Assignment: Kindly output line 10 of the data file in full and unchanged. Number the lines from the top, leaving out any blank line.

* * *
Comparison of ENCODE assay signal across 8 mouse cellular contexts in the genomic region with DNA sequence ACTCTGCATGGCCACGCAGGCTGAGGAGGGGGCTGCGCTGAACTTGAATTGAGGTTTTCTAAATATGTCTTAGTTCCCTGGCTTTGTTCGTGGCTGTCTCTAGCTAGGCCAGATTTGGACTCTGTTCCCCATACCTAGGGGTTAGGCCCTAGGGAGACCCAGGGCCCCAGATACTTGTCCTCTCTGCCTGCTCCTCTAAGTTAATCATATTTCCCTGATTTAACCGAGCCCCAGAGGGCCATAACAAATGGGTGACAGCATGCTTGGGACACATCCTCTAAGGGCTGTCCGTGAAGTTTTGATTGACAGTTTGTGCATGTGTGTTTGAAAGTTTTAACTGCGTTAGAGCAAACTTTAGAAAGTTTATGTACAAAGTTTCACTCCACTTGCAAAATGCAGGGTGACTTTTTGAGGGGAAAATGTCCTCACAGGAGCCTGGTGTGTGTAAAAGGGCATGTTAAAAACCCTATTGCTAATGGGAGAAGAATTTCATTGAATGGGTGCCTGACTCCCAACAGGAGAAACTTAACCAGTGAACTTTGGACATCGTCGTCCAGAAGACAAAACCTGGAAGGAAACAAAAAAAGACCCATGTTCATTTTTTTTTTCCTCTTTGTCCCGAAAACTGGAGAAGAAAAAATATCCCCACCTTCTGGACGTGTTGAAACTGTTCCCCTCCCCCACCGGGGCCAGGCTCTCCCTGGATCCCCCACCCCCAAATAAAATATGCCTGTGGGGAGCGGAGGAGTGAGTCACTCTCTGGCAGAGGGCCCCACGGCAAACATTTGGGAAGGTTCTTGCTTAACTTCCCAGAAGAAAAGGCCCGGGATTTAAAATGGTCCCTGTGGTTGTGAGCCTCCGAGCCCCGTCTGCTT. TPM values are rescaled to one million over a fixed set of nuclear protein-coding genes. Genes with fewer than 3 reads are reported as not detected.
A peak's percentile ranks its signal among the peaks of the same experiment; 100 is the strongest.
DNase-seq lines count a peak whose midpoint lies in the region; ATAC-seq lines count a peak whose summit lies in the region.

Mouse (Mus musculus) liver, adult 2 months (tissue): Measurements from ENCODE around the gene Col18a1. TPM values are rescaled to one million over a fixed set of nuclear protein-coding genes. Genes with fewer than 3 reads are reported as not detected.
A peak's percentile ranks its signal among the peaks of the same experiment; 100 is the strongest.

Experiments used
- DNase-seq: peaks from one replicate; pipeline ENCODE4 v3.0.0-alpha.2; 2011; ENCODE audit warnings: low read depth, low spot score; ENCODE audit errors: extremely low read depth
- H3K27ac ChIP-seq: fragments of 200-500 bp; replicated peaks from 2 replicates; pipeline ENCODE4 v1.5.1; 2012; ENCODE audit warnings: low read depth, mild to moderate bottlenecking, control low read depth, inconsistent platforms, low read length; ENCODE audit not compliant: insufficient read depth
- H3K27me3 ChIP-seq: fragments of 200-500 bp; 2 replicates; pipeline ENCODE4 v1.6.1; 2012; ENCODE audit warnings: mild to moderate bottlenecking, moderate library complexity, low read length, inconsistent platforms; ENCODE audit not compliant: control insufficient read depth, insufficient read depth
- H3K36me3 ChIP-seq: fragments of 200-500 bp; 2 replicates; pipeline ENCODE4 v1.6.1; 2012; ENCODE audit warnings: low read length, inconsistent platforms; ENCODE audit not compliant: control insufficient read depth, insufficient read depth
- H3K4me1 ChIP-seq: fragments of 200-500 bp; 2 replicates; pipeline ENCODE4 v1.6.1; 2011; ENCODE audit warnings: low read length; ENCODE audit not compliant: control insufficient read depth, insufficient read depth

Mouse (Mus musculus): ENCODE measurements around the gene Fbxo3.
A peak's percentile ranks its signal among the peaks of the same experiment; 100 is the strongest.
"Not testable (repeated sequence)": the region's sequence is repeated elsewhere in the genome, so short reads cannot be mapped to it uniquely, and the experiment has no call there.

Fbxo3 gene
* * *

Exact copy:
- H3K36me3 ChIP-seq: fragments of 200-500 bp; 2 replicates; pipeline ENCODE4 v1.6.1; 2012; ENCODE audit warnings: low read length, inconsistent platforms; ENCODE audit not compliant: control insufficient read depth, insufficient read depth